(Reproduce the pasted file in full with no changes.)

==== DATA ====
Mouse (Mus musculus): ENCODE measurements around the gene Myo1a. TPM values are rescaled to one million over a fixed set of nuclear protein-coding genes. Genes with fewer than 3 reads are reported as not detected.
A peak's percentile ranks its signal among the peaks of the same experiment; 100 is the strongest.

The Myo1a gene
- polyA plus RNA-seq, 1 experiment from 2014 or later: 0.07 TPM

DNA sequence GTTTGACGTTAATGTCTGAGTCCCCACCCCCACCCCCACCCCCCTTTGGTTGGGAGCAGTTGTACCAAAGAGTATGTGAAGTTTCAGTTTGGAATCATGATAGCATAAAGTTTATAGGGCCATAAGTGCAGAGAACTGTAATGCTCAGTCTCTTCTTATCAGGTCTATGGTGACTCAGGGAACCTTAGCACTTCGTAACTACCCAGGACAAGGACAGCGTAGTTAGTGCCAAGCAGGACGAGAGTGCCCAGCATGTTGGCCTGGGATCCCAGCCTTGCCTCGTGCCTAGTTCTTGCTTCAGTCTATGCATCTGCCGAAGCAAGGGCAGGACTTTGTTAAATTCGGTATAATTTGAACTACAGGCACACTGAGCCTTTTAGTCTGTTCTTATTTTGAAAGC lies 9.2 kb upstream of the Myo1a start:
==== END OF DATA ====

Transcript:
Mouse (Mus musculus): ENCODE measurements around the gene Myo1a. TPM values are rescaled to one million over a fixed set of nuclear protein-coding genes. Genes with fewer than 3 reads are reported as not detected.
A peak's percentile ranks its signal among the peaks of the same experiment; 100 is the strongest.

The Myo1a gene
- polyA plus RNA-seq, 1 experiment from 2014 or later: 0.07 TPM

DNA sequence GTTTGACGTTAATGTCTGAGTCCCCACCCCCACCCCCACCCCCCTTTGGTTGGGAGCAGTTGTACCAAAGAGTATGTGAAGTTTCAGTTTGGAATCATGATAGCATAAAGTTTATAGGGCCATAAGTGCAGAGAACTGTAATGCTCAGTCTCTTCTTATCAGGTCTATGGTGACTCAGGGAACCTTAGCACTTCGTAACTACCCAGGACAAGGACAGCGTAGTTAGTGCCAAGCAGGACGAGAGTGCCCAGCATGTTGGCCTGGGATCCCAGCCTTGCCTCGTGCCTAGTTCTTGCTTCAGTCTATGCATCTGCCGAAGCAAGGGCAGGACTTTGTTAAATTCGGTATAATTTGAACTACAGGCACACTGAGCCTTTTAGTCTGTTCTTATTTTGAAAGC lies 9.2 kb upstream of the Myo1a start: